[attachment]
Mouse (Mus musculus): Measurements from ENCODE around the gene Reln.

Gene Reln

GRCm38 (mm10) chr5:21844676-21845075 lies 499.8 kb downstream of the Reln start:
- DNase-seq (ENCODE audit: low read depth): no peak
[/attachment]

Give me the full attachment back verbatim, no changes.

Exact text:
Mouse (Mus musculus): Measurements from ENCODE around the gene Reln.

Gene Reln

GRCm38 (mm10) chr5:21844676-21845075 lies 499.8 kb downstream of the Reln start:
- DNase-seq (ENCODE audit: low read depth): no peak